They urge me to wed, and I weave a web of deceit. For a god first inspired me to set up a great loom in the hall, and begin weaving with long fine thread.
Thus Penelope explains to Odysseus, who’s appeared in the guise of an aged and impoverished stranger, how she deals with the princes from the neighboring islands that are courting her.
Convention compels her to host them lavishly. But they’ve abused her generosity, as they camp out in her palace eating, drinking, and seducing her maids.
Penelope tells the suitors that she must complete a shroud for Odysseus’s elderly father, Laertes. She’ll choose among them when the shroud is complete.
She tells Odysseus:
Then day after day I wove the great web, but at night, by torchlight, I unmade it. So for three years I cunningly kept the Achaeans from knowing, and so tricked them.
Sitting at the loom advances the moment of reckoning. Unraveling pushes it back. In this way Penelope manipulates the fabric of time itself, as measured by the growth of the shroud, a garment of death.
The women of The Odyssey are all weavers, from Helen to Circe to Calypso. This is no coincidence: the time-consuming making of fabric was necessarily constant and ongoing. It was women’s work, invented by Athena herself.
Penelope takes control of her story through the act of weaving and undoing
Weaving is of course an ongoing metaphor for language and story-telling. Even the word text come from texere, to weave.
Though Odysseus is always acknowledged for his guile, Penelope’s ruse enables her to navigate the pressure from her family to remarry and her own desire to remain faithful to Odysseus.
This pressure to remarry is to be expected. Her son sees his resources dwindling. And there is no proof that Odysseus lives.
But Penelope wants to wait. She makes it possible by manipulating time.
An installation that embodies this subversion of time
Penelope by Tatiana Blass (Chapel of Morumbi, São Paulo, Brazil, 2011) fully acknowledges the original story and then transports the viewer further beyond.
There is the loom with woven material. The result of the weaving not only advances time, but introduces order. It is conventional. It pays obeisance to the trappings of power.
But on the other side of the loom, the unraveling threads tangle and cross. They create their own time, an inexorable “progress” of their own.
There is the inside. A sedate and orderly chamber is bisected by a red carpet that takes the viewer to the loom itself, in the place of the altar. Behind the loom, the threads go haywire and actually seep out of the building through the daub-and-wattle portholes.
That’s what happens when one plays with time.
Outside, the otherworldly landscape is wrapped in red, the yarn criss-crossing the ground and draping the plants to the point of strangling them.
Like an overgrown garden, the woven material becomes a cocoon or a spider web of neglect, reminding us of the fairy tale where the castle sleeps for a hundred years, waiting for the prince to arrive and waken Beauty with a kiss.
Is this Penelope’s wish? To sleep until she is rescued?
Penelope is besieged by suitors who wish to claim all that is hers. They’ve even conspired to murder her son. She isn’t given the chance to passively wait.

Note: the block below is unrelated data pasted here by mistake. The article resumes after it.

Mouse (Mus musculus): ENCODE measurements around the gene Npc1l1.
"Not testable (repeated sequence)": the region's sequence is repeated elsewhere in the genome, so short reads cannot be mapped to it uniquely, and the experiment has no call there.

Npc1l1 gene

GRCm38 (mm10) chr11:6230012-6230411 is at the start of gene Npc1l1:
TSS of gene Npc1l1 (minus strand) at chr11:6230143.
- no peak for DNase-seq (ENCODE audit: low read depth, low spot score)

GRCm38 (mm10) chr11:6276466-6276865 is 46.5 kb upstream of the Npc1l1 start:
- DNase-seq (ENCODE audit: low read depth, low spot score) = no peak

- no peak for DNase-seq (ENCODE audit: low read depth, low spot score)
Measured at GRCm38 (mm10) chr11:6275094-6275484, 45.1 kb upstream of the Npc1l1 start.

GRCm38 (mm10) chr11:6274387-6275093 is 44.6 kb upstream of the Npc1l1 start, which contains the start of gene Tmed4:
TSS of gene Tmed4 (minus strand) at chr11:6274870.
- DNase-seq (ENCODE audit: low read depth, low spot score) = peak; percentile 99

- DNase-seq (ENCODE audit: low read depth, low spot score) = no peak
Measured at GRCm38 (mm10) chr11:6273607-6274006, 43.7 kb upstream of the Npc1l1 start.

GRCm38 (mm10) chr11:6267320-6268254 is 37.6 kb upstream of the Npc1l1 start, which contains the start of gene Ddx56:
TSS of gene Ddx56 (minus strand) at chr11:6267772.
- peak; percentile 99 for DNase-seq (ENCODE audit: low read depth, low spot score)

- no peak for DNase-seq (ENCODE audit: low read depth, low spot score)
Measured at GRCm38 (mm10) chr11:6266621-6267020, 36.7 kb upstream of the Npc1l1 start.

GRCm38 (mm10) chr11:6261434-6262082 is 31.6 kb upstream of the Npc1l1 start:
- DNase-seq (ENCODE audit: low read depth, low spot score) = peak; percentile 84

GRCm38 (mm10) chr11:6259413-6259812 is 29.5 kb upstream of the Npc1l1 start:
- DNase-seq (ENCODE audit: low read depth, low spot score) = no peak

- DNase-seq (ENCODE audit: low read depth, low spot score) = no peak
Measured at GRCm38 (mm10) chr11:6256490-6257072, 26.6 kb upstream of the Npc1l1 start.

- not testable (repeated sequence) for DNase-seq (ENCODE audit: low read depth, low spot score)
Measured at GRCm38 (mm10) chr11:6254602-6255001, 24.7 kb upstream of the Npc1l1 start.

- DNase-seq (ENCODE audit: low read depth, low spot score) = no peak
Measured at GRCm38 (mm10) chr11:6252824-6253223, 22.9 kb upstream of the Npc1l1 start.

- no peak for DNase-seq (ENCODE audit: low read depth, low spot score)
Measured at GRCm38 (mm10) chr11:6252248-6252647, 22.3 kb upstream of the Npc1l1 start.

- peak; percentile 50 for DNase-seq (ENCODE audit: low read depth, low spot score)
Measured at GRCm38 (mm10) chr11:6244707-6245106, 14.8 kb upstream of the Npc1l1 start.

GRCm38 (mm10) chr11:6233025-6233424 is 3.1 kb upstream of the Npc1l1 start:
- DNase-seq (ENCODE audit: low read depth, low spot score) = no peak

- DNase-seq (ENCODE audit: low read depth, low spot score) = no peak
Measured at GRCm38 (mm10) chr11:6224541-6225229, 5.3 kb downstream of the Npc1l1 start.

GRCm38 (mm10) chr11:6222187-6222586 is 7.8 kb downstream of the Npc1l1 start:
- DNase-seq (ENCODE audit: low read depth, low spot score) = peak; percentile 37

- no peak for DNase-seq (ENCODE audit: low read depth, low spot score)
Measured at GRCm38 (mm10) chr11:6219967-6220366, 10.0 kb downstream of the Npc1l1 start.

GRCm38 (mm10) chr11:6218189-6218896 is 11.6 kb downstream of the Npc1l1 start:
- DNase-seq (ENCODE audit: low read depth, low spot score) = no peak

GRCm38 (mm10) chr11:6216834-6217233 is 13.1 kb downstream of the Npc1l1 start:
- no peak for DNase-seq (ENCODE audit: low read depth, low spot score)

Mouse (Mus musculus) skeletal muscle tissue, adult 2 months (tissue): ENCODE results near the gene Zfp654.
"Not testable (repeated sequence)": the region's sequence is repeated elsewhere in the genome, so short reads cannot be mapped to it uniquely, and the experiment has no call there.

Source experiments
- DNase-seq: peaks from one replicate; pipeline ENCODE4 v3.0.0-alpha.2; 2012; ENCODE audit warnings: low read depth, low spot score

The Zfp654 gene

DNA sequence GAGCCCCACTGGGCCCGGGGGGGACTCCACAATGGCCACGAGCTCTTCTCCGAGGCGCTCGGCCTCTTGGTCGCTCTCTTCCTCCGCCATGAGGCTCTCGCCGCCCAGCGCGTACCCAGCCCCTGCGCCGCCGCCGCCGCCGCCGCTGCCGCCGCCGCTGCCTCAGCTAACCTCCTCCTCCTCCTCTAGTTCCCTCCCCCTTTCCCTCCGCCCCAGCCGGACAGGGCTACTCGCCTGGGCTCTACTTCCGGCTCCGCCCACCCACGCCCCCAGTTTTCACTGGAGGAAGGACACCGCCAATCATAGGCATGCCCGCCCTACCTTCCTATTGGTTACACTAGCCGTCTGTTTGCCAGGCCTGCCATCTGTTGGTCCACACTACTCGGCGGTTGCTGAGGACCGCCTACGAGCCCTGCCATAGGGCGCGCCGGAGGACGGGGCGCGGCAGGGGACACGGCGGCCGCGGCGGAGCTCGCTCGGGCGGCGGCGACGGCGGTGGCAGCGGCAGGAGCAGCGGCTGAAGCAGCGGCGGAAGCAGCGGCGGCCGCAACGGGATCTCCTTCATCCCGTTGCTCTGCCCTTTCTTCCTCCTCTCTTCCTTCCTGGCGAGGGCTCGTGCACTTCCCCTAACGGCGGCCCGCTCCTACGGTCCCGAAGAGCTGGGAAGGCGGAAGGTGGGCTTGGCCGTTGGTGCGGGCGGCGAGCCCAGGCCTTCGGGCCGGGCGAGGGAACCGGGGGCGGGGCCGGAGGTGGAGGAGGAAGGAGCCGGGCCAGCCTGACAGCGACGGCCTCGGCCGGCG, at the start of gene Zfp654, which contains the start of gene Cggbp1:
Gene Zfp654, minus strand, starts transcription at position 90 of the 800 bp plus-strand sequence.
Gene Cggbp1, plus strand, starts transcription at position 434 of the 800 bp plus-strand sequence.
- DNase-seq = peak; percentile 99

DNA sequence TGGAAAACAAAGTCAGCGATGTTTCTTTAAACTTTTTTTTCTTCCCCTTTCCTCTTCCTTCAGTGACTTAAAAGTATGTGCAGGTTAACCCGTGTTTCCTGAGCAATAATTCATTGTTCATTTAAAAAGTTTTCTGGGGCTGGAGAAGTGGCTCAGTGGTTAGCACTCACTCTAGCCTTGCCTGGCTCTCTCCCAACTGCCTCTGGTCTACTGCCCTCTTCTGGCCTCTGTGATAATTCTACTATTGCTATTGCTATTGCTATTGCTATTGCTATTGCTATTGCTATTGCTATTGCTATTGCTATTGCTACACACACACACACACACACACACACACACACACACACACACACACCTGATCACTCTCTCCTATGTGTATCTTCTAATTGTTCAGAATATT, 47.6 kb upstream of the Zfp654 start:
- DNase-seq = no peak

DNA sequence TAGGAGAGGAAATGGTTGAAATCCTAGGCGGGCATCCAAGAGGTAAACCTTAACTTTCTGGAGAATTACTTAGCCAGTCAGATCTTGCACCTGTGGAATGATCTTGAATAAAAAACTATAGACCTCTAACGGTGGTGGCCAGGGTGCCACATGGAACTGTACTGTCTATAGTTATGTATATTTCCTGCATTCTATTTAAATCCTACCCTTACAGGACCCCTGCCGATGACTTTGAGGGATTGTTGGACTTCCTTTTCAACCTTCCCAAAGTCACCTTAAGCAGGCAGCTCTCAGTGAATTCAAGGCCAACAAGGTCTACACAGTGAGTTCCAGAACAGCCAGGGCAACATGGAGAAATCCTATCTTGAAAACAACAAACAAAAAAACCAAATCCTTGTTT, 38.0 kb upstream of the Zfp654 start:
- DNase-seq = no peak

Penelope herself must somehow create time.
She does this by unraveling. Turning back the clock. Subverting the rules.
The shroud of Laertes and parasitic plants
Steven Lowenstam fascinatingly presents the different meanings of the shroud in each of three tellings of Penelope’s ruse within The Odyssey.
It is Penelope’s final obligation to the family of Odysseus before remarrying and consequently the end of her life to that point. The waxing and waning shroud also mirrors the travels of Odysseus as he gets closer to Ithaca and then is swept away. Finally, the completed shroud becomes essentially the trigger for the death of the suitors on his return.
There’s no obvious shroud in the installation by Tatiana Blass.
There’s a red carpet, straight and true on one side of the loom, followed by a chaotic jumble of fiber that leaves the building and drowns the outer walls and yard.
Is this exterior a period of stasis like the hundred-year-nap in Sleeping Beauty or is it the terrible consequence of slowing time down?
The color reminds us of the death of the suitors. The bloodbath.
Cipó-chumbo and parasites that go too far
Douglas de Freitas notes the artist’s inspiration in cipó-chumbo, a parasitic plant that spreads over its host and eventually strangles it. The suitors are parasites that overstay their welcome. Penelope’s identity in Ithaca is at risk, like the life of cipó-chumbo‘s host plant.
But their plot to murder her son is foiled and Penelope manages to postpone her choice.
Odysseus returns and, with his son, slaughters the men occupying the Ithaca palace. Blood fills the great banquet hall.
The exterior of Blass’s fabulous installation is both enchanted and obscured by unchecked growth and aftermath of a massacre.
But Blass doesn’t stop there
Six months later natural greenery starts to prevail over the snarled curtain of fibers (photos in portfolio on page 9).
Like in The Odyssey, the terrible violent act marking Odysseus’s return is eventually eased by time. Only a few remnants of the suitors’ shroud persist.
The web of yarn illustrates Penelope’s complicity in the massacre: not by taking up the sword but by sitting at her loom. Weaving to build a garment of death, then unraveling to forestall its use.